Last week a client asked, "by my calculations, I was 'up' on the year, why does my tax form show that I had losses?"
The short answer: Tax-Loss Harvesting (TLH).
As a follow-up to my post on rebalancing, I wanted to briefly talk about tax-loss harvesting and why/how it's a great tool for clients with taxable accounts (aka non-IRA's).
For those that want to get into the weeds, here is an article from Schwab that does just that.
However, for this post, I want to keep it simple.
If an investor buys a stock (A) for $100 and it goes to $150, they have a gain of $50 (simple enough, right?). But what happens if they hold that stock for years on end without selling it? That $50 gain is an "unrealized" gain - meaning that it hasn't been "realized" for the sake of taxes. They could choose to hold it forever if they want, and (assuming the stock doesn't pay dividends or has any other taxable events) keep "deferring" the capital gains tax.
If they choose to sell it, then the gains would be considered "realized" for tax purposes and then it would show up on a 1099.
But what if the investor buys a $100 stock in a different company (B) and that stock declines to $50? If the investor continues to hold the stock, they would have "unrealized" losses. However, if they choose to sell the stock, the losses are then "realized" for tax purposes.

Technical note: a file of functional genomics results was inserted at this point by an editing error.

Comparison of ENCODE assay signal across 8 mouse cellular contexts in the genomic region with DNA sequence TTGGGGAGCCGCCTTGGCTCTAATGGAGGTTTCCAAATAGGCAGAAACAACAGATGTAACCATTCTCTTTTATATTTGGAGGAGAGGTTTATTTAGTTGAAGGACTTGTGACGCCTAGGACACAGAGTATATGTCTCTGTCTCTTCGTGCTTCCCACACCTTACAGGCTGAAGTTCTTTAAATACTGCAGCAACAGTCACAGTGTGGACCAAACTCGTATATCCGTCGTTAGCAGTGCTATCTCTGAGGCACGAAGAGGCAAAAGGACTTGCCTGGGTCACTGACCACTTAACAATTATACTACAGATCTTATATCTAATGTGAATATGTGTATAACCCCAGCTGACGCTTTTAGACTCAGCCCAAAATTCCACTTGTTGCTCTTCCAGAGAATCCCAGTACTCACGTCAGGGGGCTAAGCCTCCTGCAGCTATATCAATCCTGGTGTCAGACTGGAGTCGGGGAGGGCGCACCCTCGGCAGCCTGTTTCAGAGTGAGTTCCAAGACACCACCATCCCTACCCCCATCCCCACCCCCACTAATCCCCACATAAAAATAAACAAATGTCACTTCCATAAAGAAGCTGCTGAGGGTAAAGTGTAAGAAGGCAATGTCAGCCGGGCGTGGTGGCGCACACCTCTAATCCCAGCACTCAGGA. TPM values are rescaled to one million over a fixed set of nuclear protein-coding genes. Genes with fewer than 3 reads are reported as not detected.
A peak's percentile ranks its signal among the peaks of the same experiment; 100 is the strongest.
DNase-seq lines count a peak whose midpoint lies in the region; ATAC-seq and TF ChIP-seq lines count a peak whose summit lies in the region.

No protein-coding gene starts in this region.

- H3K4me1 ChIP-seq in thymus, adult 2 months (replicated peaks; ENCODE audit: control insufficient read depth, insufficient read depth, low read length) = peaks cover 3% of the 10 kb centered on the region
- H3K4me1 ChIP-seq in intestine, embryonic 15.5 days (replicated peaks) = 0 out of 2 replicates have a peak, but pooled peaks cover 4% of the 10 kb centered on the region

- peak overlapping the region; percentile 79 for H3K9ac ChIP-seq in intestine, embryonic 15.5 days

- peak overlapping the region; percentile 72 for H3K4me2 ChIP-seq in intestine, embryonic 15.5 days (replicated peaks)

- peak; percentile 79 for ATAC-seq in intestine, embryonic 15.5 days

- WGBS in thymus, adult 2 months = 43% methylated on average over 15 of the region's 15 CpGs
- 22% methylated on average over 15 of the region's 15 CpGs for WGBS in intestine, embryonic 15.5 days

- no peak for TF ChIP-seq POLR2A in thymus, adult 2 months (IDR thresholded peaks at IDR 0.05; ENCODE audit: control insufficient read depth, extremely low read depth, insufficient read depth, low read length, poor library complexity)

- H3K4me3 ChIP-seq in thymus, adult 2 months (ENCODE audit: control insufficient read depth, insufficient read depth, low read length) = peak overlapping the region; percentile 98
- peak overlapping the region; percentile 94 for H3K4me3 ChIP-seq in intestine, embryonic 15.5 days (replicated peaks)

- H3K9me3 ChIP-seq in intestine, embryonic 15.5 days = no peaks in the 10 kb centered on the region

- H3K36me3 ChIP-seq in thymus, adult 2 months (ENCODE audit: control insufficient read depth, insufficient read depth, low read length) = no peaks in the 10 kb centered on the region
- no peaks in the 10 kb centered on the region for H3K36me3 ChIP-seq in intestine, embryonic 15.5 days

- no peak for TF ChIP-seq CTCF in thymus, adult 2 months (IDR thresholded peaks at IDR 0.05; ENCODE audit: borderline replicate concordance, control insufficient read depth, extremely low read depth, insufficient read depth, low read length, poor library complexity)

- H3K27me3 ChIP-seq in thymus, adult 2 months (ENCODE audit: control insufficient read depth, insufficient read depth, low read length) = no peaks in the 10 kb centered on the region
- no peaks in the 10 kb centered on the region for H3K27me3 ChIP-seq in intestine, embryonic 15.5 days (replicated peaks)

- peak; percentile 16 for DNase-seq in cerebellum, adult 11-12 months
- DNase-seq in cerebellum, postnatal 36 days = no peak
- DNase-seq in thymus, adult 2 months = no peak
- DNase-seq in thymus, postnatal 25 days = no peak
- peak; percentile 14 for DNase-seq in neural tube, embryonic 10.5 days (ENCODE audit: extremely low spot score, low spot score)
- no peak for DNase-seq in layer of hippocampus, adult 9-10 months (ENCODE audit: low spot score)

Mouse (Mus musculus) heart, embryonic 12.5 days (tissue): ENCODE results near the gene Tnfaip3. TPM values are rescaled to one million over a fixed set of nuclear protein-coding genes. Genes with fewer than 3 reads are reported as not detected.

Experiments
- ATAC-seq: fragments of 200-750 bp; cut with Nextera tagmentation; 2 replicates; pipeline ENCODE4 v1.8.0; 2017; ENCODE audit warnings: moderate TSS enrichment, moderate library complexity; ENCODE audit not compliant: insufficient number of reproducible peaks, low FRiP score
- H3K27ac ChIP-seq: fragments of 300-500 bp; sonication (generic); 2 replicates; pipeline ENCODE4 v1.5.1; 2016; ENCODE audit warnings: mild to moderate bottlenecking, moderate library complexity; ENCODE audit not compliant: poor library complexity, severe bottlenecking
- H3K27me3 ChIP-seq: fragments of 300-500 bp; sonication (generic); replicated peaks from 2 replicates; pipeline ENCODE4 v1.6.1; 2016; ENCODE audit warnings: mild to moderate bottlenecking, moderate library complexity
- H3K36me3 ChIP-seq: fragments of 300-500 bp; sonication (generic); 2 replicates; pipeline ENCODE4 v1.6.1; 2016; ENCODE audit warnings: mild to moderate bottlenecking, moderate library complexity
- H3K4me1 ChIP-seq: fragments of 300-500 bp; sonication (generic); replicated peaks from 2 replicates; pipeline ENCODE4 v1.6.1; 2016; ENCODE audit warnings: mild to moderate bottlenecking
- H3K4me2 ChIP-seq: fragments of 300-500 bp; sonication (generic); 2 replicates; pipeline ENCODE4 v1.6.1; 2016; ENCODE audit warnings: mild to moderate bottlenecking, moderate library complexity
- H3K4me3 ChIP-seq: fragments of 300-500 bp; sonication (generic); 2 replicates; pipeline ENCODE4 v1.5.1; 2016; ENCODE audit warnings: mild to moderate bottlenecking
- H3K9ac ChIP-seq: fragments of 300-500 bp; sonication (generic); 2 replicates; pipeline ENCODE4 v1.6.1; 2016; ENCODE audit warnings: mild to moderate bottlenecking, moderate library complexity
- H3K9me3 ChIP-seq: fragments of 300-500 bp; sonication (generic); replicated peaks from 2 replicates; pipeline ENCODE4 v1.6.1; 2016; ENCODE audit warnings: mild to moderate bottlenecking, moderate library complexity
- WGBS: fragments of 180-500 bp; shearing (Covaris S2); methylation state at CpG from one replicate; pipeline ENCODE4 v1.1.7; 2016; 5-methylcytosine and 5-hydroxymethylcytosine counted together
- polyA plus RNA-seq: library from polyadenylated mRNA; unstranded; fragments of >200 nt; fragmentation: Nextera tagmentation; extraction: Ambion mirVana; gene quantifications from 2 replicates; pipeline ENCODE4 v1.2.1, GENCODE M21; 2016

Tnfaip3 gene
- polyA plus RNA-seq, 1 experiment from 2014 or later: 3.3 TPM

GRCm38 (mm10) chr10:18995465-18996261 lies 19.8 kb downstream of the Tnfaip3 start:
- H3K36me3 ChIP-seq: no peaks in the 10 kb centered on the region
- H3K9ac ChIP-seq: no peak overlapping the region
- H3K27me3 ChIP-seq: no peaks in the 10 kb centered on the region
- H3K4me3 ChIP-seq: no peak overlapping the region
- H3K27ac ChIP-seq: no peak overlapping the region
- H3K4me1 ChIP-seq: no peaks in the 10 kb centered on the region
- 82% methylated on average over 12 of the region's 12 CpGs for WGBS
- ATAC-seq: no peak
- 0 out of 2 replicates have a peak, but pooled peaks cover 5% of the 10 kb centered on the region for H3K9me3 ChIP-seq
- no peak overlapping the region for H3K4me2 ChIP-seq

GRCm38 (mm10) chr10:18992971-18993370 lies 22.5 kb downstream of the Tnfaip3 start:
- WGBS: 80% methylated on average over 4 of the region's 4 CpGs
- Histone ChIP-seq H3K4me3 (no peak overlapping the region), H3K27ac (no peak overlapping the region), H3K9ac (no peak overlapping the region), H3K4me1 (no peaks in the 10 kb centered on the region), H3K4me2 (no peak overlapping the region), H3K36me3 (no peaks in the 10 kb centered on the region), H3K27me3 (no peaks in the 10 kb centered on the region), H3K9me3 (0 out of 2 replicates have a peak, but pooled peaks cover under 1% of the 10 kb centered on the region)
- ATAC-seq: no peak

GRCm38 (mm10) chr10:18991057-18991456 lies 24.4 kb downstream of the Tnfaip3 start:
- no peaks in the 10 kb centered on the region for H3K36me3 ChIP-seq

At the end of the day, if they sold both shares of company A and company B, they would show a $0 in the gain/loss column.
Now enter the wild year that was 2020. The stock market went down 30-something percent in a matter of a month or so. On paper, an investor might've shown losses. They could've (hopefully) remained optimistic about their long-term investing strategy, but wanted to make a few tweaks. They could've rebalanced their portfolio, sold some investments that were down, and bought other investments that were still in line with their long-term strategy. When they sold the investments at a loss, those investments were now "realized" losses for tax purposes. But we know what happened, the market came roaring back to finish out the year, which probably caused investors to have gains in the investments that they purchased in the spring of 2020. If they then continued to hold their investments into 2021, on paper (your 1099) it could've still shown a loss.
An investor sells investments at a loss in March 2020
The investor then buys other investments (being mindful of wash-sale rules)
The investor holds their newly purchased investments that have gone up into 2021
On the investor's 1099, it shows a capital loss, even though their account is higher now that it was at the beginning of 2020
We always talk to clients about controlling what they can control. Although we cannot control what happens day-to-day in the market, we can take advantage of TLH opportunities when they present themselves.